Several accidents have called into question the flight safety record of the MiG-21. More than 400 MiG-21s have been involved in accidents that have claimed the lives of around 200 pilots during the last six decades, earning the fighter jets ominous epithets such as “Flying Coffin” and “Widow Maker”.
Fighter flying is a risky business and demonising the legendary aircraft, which has been the mainstay of IAF for decades, does it a great disservice, said Sharma, while listing out their role in the 1965 and 1971 wars with Pakistan. To be sure, more MiG-21s have crashed than any other IAF fighter because they formed the bulk of the aircraft in the IAF’s inventory for the longest time.
The air force progressively inducted 874 MiG-21s. The MiG-21 Bis was upgraded to MiG-21 Bison in India in 2000.
Of the 874 jets, more than 60% were licence-produced in India.
The MiG-Bison was involved in IAF operations after the unprecedented, peacetime, cross-border strike against terror targets in Pakistan’s Balakot in February 2019. Wing Commander Abhinandan Varthaman scripted military aviation history by downing a Pakistan Air Force F-16, seconds before his own MiG-21 Bison was hit by a missile forcing him to eject.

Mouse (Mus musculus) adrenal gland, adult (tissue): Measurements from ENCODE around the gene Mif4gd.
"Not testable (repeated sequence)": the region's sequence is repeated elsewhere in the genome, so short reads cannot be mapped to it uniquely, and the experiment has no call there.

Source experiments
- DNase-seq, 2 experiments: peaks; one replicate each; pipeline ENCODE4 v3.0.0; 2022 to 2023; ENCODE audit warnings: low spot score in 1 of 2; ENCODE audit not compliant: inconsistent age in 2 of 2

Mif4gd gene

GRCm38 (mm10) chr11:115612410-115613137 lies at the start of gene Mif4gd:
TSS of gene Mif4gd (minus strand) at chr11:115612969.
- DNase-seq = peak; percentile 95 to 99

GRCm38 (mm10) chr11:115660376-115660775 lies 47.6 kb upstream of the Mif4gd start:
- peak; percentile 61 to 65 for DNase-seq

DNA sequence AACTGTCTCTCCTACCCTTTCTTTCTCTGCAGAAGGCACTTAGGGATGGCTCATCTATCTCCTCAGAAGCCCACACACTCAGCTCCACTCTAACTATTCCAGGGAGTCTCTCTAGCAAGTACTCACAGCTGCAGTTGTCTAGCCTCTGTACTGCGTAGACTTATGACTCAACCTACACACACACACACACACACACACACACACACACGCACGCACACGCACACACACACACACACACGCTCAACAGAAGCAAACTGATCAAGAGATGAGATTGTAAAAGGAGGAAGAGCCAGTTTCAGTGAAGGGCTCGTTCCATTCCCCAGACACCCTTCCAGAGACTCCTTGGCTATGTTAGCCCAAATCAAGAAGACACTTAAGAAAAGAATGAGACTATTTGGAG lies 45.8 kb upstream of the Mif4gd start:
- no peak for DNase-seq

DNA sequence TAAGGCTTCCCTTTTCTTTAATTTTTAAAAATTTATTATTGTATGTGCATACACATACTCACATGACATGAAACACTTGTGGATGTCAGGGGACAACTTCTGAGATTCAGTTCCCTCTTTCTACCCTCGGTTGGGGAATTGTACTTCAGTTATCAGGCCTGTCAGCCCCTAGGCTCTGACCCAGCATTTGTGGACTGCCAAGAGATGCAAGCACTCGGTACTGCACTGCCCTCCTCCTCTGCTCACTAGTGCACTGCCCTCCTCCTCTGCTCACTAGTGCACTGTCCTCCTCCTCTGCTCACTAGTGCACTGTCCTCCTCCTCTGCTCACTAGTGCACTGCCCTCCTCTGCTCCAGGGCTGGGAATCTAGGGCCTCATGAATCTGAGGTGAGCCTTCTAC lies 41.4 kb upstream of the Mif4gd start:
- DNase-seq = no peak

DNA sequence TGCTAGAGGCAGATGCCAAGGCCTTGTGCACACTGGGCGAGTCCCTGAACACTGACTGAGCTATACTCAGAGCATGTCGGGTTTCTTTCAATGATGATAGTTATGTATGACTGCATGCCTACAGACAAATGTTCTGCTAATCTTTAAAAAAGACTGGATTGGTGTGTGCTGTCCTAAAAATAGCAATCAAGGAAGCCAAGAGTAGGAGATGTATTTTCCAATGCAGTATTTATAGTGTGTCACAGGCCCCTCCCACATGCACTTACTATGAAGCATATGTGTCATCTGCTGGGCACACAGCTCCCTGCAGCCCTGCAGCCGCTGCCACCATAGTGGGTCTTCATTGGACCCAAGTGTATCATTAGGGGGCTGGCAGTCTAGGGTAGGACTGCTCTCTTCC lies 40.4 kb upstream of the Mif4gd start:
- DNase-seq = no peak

A former IAF chief once referred to the seat in the MiG-21 cockpit as “more coveted than that of a king’s.”
“Heed not the barbed taunt of ‘widow-maker‘ my lovely filly, for you are in fact a man-maker of boys. Were I to go down with you, my soul would have been tortured to have anyone call you my ‘flying coffin’; but my soul would have been mercifully becalmed would that our joint epitaph proudly proclaimed: ‘In life you offered this pilot a seat more coveted than that of a king’s; in death you took an air warrior to his glorious Valhalla,” Air Chief Marshal AY Tipnis wrote in a piece published in the book First to the Last: 50 years of MiG-21s with the IAF published in 2013.
Even when the MiG-21 is midway through its last dance, the Cobras couldn’t agree more.